The smart way to be mobile
Ever since Val Kilmer famously used the Nokia 9000 Communicator to fight his devils in the 1997 spy flick The Saint, the Communicator has come a long way. But so have we, and the technology around us.
It comes as no surprise then that the Nokia E90, the fifth offering in the series, does justice to the needs of its faithfuls. Coming three years after the Nokia 9500, this mobile phone packs it like it should – and does not disappoint.
While the design philosophy remains true to tradition, the E90 has taken one giant leap in terms of technology and compatibility, and is a few grams lighter and slimmer than its predecessor.
Let us get a little technical here. Most Nokia phones with multimedia capabilities work on the Symbian operating system, a platform designed for mobile devices (Nokia owns 47 per cent stake in the company). While the E90 features a higher version of the operating system, it now uses just one edition of the version for both the outer and inner displays. Earlier Communicators used separate editions for both displays making it quite a drain to move from the smaller outer window to the inner, larger display. Now it syncs seamlessly. Images are richer too, while a vibrator has also been introduced in this Communicator upgrade.
But one of the greatest innovations in the series has to be the new funky metal hinge design. So if you are prone to clumsy moments, you can rest assured your E90 is made of tough stuff.
According to my trusted experts at Cellucom, while communication devices are flooding the market, manufacturers will have to try really hard to steal previous Communicator users, especially with the E90 reinforcing its supremacy in the segment.
But the sleek, feature–loaded HTC TyTN II is also making waves in the business phones’ arena. As Ron, the mobile specialist from Cellucom will tell you, this small wonder has enough spunk to stand tall. At 20mm shorter than the E90 Communicator, the offering from HTC is a force to reckon with and is for those who want it all.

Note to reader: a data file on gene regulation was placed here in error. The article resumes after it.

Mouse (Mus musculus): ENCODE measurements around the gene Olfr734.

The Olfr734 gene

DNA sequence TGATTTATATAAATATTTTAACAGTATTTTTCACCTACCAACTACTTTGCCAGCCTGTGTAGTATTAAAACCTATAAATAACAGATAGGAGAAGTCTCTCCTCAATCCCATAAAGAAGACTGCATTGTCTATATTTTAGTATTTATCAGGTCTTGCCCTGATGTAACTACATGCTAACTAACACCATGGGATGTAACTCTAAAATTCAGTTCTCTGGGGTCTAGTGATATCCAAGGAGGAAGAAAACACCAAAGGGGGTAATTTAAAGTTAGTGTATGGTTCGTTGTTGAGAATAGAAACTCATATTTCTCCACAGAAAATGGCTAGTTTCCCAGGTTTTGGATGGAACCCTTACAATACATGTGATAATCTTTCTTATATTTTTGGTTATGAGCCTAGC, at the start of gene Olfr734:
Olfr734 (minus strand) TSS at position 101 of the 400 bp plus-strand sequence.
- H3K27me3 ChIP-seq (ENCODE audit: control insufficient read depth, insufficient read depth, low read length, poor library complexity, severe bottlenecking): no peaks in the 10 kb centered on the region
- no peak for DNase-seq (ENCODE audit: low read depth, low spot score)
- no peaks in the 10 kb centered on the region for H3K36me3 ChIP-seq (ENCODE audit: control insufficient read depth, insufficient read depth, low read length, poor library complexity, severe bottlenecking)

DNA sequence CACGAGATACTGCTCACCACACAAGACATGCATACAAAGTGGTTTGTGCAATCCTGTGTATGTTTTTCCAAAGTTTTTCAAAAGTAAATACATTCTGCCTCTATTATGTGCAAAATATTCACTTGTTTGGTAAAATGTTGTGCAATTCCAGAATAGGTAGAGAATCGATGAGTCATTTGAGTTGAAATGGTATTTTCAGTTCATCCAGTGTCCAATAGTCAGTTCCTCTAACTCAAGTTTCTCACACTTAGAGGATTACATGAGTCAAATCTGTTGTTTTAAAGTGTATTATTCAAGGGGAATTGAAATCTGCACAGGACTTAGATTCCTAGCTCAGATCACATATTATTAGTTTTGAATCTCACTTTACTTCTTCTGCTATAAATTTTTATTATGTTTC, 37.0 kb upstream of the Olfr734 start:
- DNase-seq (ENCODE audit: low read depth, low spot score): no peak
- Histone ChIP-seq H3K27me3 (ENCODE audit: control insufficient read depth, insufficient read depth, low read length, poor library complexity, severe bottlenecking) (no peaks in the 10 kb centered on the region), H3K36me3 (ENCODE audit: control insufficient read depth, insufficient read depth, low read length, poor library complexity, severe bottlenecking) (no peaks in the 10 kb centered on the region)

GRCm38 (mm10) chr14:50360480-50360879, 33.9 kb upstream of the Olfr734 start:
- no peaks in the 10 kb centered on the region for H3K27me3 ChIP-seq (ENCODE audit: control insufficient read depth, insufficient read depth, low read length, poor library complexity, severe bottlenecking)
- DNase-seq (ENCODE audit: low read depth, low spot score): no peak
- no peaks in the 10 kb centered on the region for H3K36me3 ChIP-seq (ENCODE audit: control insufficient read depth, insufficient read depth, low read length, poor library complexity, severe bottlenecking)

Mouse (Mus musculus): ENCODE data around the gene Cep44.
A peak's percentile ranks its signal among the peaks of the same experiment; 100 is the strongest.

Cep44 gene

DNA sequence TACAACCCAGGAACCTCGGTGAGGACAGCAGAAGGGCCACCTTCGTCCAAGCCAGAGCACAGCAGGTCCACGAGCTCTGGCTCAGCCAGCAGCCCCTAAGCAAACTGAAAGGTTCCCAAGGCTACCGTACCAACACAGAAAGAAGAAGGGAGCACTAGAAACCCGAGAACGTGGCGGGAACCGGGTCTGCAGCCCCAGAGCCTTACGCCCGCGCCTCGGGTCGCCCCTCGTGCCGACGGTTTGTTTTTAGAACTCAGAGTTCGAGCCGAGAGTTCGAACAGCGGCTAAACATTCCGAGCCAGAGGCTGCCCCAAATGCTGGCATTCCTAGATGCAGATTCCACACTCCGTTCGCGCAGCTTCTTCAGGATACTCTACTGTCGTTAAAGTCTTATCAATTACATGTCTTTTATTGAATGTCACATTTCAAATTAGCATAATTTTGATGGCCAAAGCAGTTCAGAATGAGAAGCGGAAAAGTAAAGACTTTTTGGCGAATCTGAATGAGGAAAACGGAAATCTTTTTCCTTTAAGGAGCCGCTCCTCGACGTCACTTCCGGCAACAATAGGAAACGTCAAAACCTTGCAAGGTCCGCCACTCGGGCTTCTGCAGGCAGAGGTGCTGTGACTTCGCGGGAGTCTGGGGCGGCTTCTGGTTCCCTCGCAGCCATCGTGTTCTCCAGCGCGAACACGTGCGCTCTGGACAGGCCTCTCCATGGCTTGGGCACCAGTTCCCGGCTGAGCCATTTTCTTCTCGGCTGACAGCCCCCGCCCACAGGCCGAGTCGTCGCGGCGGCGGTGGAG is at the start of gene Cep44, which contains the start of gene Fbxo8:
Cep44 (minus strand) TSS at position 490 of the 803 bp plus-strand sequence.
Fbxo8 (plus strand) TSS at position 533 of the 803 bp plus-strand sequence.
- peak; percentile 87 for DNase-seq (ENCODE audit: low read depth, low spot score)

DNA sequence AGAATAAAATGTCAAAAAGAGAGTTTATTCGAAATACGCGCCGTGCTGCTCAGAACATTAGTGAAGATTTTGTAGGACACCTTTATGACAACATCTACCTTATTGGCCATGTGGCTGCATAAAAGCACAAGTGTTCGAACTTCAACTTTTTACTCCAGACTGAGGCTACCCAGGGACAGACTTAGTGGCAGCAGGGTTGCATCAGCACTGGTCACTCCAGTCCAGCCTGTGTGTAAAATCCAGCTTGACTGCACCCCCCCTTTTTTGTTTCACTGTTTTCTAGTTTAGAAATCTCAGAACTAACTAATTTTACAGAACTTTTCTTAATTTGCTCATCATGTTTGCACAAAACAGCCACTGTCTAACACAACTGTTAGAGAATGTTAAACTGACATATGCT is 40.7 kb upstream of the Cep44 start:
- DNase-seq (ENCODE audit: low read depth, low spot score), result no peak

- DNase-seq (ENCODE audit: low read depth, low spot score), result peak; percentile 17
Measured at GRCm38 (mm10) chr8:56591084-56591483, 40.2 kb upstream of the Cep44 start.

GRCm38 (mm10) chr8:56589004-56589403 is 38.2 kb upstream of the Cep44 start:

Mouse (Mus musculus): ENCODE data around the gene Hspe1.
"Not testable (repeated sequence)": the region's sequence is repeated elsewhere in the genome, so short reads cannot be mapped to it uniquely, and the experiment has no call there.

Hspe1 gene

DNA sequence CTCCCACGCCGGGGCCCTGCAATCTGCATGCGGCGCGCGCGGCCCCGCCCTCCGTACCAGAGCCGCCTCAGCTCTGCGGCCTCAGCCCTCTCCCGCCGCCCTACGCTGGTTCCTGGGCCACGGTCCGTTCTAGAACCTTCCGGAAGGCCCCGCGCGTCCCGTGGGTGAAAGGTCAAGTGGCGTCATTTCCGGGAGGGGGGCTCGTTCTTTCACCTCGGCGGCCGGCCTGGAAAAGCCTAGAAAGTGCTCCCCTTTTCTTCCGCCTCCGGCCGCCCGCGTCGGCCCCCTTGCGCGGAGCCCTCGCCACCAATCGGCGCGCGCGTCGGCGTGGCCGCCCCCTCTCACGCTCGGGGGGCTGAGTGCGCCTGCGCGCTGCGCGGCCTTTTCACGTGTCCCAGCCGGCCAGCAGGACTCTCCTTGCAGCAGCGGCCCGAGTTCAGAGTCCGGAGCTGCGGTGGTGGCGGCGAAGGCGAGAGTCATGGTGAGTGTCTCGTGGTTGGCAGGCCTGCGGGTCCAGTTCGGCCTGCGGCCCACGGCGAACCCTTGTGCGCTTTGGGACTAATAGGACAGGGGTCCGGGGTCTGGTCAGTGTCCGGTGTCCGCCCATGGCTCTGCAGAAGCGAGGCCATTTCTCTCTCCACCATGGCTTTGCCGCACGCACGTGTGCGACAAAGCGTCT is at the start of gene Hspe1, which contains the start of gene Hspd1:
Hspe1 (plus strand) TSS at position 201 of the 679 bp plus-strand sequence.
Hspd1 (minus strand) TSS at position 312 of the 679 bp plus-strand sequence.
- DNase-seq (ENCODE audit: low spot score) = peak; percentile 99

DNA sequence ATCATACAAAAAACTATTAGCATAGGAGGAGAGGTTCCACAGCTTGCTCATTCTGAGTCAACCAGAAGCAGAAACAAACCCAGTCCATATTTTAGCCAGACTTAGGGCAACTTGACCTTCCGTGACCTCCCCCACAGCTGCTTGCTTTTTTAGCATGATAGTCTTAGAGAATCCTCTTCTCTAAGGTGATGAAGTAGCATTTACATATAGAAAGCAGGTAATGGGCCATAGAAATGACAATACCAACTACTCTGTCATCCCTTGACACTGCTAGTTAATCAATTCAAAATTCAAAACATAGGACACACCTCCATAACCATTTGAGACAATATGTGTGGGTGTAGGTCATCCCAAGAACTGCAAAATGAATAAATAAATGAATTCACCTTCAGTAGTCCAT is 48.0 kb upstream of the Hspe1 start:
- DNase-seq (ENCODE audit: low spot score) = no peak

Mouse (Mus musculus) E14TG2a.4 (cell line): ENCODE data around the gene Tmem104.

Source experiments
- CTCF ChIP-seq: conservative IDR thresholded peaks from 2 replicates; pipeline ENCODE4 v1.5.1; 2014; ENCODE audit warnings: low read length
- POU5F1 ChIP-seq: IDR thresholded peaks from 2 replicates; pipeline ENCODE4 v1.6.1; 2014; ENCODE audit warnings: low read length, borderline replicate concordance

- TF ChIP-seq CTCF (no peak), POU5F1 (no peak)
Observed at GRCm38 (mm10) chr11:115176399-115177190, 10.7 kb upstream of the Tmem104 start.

Having made handheld devices for ages, HTC, a Taiwan-based portable devices manufacturer has recently begun to market them under its own name.
The TyTN II, an improved version of the HTC TyTN, manages to pack a lot in its frame – and is always ready for both business and pleasure. But where it predominantly leads is in the operating systems. HTC phones use the Windows mobile platform, and the TyTN II features the latest 6.0 Professional version.
Windows mobile offers unhindered downloading of additional third-party applications, while it is sometimes restricted on Symbian-run systems (Think the difference between Mac and Windows operating systems for your laptops). Although the E90 has just about eased the use of other applications, previous versions, for instance, did not have editing features on documents.
Working on a Windows platform also offers you access to Outlook e-mail, which means you do not need features like Push Email, a service-provider enabled feature to access your e-mails that comes with a subscription price.
The communication capabilities of both these phones allow you to use them in almost every out-of-the-office scenario, so being out of the office will no longer mean you are out of the loop.
If a power-packed communication device is what you are looking for and size does not really matter, the Nokia E90 is what you need, and no other. However, for a smaller, feature-loaded device that’s got what it takes to go with you as you move up the corporate ladder, look no further than the HTC TyTN II. (All devices available at Cellucom outlets)
Weight: 210 grams
Size: 132 x 57 x 20 mm
Resolution: 3.15 megapixels
Player: MP3/WMA (Windows Media Audio)
Battery talk time: up to five hours
Document viewer and Push Email
Cons: No touchscreen
HTC TyTN II
Weight: 190 grams
Size: 112 x 59 x 19 mm
Resolution: 3.15 megapixels
Player: Windows Media Player 10
Battery talk time: up to six hours
Pocket office (Word, Excel, Outlook)
Touchscreen (with stylus)
Cons: No infrared port
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